Derwent Pencil Museum, To put a finer point on it

Did you know that on average a pencil can be sharpened 17 times, draw a line 35 miles long and can write 45,000 words?

As an arts educator and mum of two young children, we have many pencils in our house. However, I didn’t realise how little I actually know about pencils until we visited the Derwent Pencil Museum in Keswick yesterday. By the end of our visit we had discovered so many new pencil facts!

The word pencil comes from the old French word ‘pincel’ meaning small paint brush, and the word graphite is taken from the Greek word ‘graphein’ meaning to write.

We visited the Museum as an intergenerational group of two children, two parents and two grandparents, discovering that there was something there for everyone. The Museum staff were very friendly, and after purchasing our tickets we each received a free Derwent HB pencil. My children were given a junior quiz sheet, and when my father jokingly commented that he would like one too he was surprised to be given an adult version.

The graphite grading scale is known as the ‘HB Scale’ with ‘H’ indicating hard, ’B’ referencing black, and ‘F’ signifying that the pencil could be sharpened to a fine point.

To begin, we entered the Museum via a dimly lit replica graphite mine. This was an exciting way to start our visit and a clever way to break up the Museum building, which is one large space. There is a workshop area with temporary display at one end, the main museum displays in the middle, and the Museum’s reception with shop and cafe at the other end.

In 1650 graphite became more valuable than gold, so it had to be protected and was transported to the Tower of London by armed stagecoach.

World's longest pencil

The first thing we spotted, and could not fail to miss, was the world’s longest pencil. Accompanied by a Guinness World Records certificate, this pencil is 7.91m long and weighs 446.36kg. The first text panel introduced us to where and how the first primitive pencil was made, accidentally by shepherds in Borrowdale. More panels told us that from the 15th century graphite was used for both writing and drawing, but the manufacture of pencils only switched from a cottage industry to a commercial venture in Keswick from 1792. The transition from hand production to manufacturing took place circa 1760 - 1840 during the Industrial Revolution.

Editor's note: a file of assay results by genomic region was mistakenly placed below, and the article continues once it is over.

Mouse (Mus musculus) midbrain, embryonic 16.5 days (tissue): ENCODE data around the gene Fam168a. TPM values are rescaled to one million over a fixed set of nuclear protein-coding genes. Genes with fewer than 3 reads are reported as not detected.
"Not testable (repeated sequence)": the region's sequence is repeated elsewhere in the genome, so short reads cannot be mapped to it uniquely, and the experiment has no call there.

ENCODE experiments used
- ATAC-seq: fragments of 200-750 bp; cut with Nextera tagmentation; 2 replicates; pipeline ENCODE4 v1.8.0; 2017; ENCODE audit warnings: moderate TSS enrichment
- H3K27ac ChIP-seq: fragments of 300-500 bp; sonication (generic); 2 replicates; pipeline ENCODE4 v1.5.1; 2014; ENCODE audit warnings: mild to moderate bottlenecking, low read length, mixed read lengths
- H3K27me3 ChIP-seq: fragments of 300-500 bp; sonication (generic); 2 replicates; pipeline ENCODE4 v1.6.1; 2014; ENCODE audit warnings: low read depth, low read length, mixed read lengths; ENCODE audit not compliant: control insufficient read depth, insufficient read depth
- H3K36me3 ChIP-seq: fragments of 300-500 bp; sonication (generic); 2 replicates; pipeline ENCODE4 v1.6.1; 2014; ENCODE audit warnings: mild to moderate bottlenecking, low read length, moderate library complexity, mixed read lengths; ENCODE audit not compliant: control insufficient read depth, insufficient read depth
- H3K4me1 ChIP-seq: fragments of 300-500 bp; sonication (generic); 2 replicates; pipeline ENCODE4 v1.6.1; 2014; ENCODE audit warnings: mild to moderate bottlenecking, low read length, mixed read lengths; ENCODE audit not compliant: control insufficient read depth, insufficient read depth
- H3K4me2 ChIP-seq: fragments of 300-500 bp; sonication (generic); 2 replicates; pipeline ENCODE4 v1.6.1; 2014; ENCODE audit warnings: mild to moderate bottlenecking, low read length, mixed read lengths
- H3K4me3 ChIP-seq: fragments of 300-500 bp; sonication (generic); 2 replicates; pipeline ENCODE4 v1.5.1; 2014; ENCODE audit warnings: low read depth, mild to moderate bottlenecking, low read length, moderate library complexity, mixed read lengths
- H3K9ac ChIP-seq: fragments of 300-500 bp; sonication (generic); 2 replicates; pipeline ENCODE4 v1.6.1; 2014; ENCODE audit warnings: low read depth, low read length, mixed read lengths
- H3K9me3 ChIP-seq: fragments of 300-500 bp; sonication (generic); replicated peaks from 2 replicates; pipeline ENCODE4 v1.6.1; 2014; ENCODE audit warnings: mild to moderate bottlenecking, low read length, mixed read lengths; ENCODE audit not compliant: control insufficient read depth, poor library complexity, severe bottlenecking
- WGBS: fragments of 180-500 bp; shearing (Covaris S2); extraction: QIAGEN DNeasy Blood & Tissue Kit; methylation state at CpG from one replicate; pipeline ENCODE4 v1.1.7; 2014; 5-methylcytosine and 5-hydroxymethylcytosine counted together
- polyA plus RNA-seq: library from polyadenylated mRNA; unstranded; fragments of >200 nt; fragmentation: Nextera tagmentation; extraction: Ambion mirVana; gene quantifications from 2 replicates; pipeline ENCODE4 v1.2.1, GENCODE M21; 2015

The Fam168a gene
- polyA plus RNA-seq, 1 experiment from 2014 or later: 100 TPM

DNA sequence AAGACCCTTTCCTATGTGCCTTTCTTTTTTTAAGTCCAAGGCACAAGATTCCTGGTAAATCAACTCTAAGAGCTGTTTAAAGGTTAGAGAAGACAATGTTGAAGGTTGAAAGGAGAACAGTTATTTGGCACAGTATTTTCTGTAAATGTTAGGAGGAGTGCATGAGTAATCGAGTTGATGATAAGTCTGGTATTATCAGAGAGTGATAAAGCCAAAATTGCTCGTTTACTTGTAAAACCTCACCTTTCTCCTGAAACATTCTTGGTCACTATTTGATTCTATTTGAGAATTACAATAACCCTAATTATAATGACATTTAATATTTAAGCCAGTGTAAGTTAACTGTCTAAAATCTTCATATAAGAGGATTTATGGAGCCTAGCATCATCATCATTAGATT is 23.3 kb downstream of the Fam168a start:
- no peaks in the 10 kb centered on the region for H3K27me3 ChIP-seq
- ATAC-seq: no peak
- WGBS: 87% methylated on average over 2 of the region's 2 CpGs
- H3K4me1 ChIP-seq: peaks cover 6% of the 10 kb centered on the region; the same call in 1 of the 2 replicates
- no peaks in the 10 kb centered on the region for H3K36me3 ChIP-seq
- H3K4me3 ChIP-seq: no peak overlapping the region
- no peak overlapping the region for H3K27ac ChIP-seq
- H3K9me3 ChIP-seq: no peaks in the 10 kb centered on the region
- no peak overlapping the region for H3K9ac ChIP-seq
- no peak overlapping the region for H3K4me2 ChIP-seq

The phrase ‘black market’ comes from when graphite was smuggled, marking the smugglers’ hands so that everyone could see what they had been up to.

The Museum’s object that particularly caught my attention was the World War II Secret Map Pencil. This unique pencil has one of four different maps rolled up inside and a miniature compass hidden under the rubber. Several text panels, a video and a display case presented the story of Charles Fraser-Smith from MI5 - the original ‘Q’ as featured in the James Bond films - who in 1942 tasked certain staff members at the pencil factory to a secret mission. The map pencils created were given to RAF pilots to aid their escape behind enemy lines. I found this so fascinating that I was even tempted to buy a replica one in the Museum’s shop.

World War II Secret Map Pencil

Breadcrumbs were used to erase pencil markings before the rubbers were invented.

Other highlights included the Queen’s Diamond Jubilee pencil - one of only two ever made with the Queen owning the second, a cabinet of pencil sharpeners collected by one person over 50 years, and a number of miniature graphite sculptures depicting numbers, letters and shapes carved into pencil points by artist Jasenko ?or?evi? from Tuzla, Bosnia and Herzegovina.

14,000,000,000 pencils are made every year and if laid end to end these would circumnavigate the Earth 62 times.

After about half an hour, my children had finished their quiz and looked around the Museum, so they sat at the small tables and chairs to do some drawing using the activity books provided. At the end of our visit each of our completed trails was swapped for two lovely Derwent colouring pencils, so off we went home with the inspiration and materials to continue drawing.

It used to take up to three days to make a pencil but now it only takes eight hours.

The Museum is located on the outskirts of Keswick with paid parking onsite. It is next door to the derelict Cumberland Pencil Factory as pencil production relocated in 2007 to Workington, on the West coast of Cumbria. We spent about an hour at the Museum so I would suggest combining it with a trip into Keswick town centre or a walk up a local peak. The Museum is open every day from 9.30am to 5pm, with last admission at 4pm. For admission prices take a look here:

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Rachel Moss

Rachel Moss is a freelance consultant for arts education and evaluation. She originally trained as a primary school teacher before doing an MA in Museum Studies. She has worked in museum and gallery education for over twenty years, including posts at the National Portrait Gallery, Serpentine Gallery and Tate Modern. Current freelance clients include the Royal Academy of Arts, Tate, the Courtauld Gallery, the Whitechapel Gallery, Art on the Underground, Freelands Foundation, and Little Angel Theatre. To find out more about Rachel visit